Dental Issues

Dental care is important for everybody, but people with Down syndrome can have a number of differences that require special attention.

What is Different About the Teeth of People With Down Syndrome?

Delayed Eruption

The teeth of people with Down syndrome, both baby teeth and permanent teeth, may come in late compared to children without Down syndrome. On average, babies with Down syndrome get their first teeth at 12 – 14 months, but it may be as late as 24 months of age. Babies without Down syndrome typically get their first teeth between 6 – 12 months. A child with Down syndrome may not get all 20 baby teeth until he or she is 4 -5 years of age, rather than 2 – 3 years of age, which is typical for children without Down syndrome. The front permanent teeth and permanent 6 year old molars may not erupt until 8 – 9 years of age. It is also common for the teeth of children with Down syndrome to erupt in a different order than they do in children without Down syndrome.

Small and Missing Teeth

Frequently, people with Down syndrome have smaller than average teeth and missing teeth. It is also common for their teeth to have roots that are shorter than average.

Large Tongues

People with Down syndrome may have large tongues or they may have an average size tongue and a small upper jaw that makes their tongue too large for their mouth. It is also common for people with Down syndrome to have grooves and fissures on their tongues.

Problems With Bite

People with Down syndrome may have small teeth, which can cause spacing between the teeth. They also tend to have a small upper jaw. This may cause crowding of the teeth and may result in the permanent teeth being “impacted” because there is no room in the mouth for them to come in. The small upper jaw may create a situation where the top teeth do not go over the bottom teeth the way they are meant to. Instead the bottom teeth may be out further than the top teeth in the back of the jaw, the front of the jaw, or both. It is also common that the front teeth of people with Down syndrome do not touch.

Orthodontics (braces) may be able to improve some of these issues. Orthodontics require a lot of cooperation and make the teeth even more difficult to keep clean, so it may not be possible in all people. It may be a good idea to wait until a child is older and able to tolerate it a bit better. Having orthodontic appliances in the mouth can also pose challenges to speech. Children without Down syndrome typically adapt their speech quickly but a child with Down syndrome may experience more difficulty doing so. Therefore, it may be a good idea to delay orthodontic treatment until a child is older and his or her speech is further along.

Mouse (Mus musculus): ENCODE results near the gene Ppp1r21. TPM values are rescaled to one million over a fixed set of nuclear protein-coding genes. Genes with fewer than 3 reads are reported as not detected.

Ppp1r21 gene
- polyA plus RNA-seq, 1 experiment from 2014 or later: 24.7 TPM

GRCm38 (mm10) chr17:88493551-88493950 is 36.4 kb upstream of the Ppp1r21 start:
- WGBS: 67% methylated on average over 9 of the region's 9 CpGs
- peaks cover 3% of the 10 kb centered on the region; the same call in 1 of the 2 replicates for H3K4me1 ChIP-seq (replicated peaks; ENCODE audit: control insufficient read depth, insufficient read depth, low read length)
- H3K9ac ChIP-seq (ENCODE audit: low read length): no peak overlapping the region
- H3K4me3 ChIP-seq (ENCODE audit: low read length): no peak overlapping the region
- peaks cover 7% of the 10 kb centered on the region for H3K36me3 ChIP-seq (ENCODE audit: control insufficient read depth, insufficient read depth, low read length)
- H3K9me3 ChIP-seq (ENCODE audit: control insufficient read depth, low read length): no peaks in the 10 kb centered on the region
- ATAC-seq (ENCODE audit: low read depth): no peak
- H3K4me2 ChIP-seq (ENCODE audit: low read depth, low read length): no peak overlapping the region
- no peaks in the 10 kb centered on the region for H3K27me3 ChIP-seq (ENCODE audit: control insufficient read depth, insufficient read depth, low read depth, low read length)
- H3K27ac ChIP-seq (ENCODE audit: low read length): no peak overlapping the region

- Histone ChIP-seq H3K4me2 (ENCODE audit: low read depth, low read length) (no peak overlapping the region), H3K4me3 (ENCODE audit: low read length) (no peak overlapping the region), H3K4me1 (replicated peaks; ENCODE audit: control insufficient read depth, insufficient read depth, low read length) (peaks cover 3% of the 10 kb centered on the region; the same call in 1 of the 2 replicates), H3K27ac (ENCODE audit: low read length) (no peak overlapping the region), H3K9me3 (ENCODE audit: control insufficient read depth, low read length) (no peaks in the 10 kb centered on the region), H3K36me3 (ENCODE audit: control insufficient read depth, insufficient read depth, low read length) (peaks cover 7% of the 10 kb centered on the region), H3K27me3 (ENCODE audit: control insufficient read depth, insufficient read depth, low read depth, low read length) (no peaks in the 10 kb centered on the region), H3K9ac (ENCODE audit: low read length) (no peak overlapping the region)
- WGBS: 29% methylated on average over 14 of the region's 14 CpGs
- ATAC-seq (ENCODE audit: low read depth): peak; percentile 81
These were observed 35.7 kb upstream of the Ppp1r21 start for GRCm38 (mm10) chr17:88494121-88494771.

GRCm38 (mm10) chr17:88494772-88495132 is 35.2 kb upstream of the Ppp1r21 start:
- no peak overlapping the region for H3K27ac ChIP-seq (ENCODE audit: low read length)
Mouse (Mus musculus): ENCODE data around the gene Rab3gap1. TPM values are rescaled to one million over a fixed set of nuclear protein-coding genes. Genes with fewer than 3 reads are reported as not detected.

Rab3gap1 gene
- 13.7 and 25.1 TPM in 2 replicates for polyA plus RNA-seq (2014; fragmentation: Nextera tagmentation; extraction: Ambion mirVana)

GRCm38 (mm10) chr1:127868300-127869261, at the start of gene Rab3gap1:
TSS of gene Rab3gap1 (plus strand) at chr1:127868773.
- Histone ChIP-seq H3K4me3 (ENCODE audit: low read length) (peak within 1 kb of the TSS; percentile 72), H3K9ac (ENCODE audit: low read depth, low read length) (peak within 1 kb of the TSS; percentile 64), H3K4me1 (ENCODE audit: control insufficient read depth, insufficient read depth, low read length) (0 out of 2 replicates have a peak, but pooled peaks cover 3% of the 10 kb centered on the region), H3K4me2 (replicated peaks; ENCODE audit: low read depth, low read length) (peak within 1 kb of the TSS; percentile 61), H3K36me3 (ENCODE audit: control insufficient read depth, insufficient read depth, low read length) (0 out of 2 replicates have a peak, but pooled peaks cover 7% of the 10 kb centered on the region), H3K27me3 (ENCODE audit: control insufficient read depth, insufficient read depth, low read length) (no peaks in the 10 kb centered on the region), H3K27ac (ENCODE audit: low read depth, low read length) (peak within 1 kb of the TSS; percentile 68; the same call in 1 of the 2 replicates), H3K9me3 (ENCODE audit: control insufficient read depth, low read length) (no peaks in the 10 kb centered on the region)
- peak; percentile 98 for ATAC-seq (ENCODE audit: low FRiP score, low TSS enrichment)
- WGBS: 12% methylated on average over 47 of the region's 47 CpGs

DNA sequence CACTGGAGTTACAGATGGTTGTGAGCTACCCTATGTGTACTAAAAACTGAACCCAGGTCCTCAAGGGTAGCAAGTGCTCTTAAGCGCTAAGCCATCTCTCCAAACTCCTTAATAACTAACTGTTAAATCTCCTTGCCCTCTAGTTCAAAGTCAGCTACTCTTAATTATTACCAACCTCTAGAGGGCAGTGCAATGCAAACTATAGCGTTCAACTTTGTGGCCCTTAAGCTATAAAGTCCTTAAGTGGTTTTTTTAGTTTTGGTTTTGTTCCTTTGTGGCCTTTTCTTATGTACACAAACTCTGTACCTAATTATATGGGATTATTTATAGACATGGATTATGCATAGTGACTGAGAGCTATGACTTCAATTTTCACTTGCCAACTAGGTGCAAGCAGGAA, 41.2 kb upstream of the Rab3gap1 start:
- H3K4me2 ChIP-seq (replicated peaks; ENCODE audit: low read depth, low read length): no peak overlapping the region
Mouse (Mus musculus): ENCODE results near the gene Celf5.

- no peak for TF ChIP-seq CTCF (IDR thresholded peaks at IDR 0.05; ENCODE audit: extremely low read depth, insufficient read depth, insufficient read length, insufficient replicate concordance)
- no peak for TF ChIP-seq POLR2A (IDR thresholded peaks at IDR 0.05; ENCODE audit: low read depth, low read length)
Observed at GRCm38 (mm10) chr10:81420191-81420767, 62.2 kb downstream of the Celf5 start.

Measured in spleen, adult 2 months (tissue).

Gum Disease

People with Down syndrome are at increased risk for gum disease (periodontal disease). Even when individuals with Down syndrome do not have a lot of plaque and tartar, they get periodontal disease more frequently than others. This is because they have an impaired immune system and do not have some of the natural protections against the disease that people without Down syndrome have. To prevent gum disease, they must brush twice daily, focusing the bristles along the gum line, floss daily and be sure to visit the dentist regularly to have gum health monitored and to take X-rays to monitor bone levels. If the gums bleed, they are inflamed. Brushing and flossing should not be stopped because of this. In fact, brushing and flossing will keep the gums clean and help to minimize the inflammation.

Cavities

Some research says that people with Down syndrome are at less risk for cavities. However, much of that research was done when people with Down syndrome lived in institutions and had very restricted diets. People with Down syndrome do get cavities, so brushing with fluoride toothpaste, flossing between any teeth that touch, and limiting the amount and frequency of sugar and refined carbohydrates will help to prevent cavities.

Do People With Down Syndrome Need to Take Antibiotics Before Going to the Dentist?

People who have, or have had, certain kinds of heart defects need to take antibiotics before their dental appointment. The patient’s physician or cardiologist must determine whether antibiotics are needed and the dentist should ask about all health conditions, including heart issues.

References

The information featured in this section is reproduced via an exclusive arrangement with National Down Syndrome Society [ONLINE] Available at http://www.ndss.org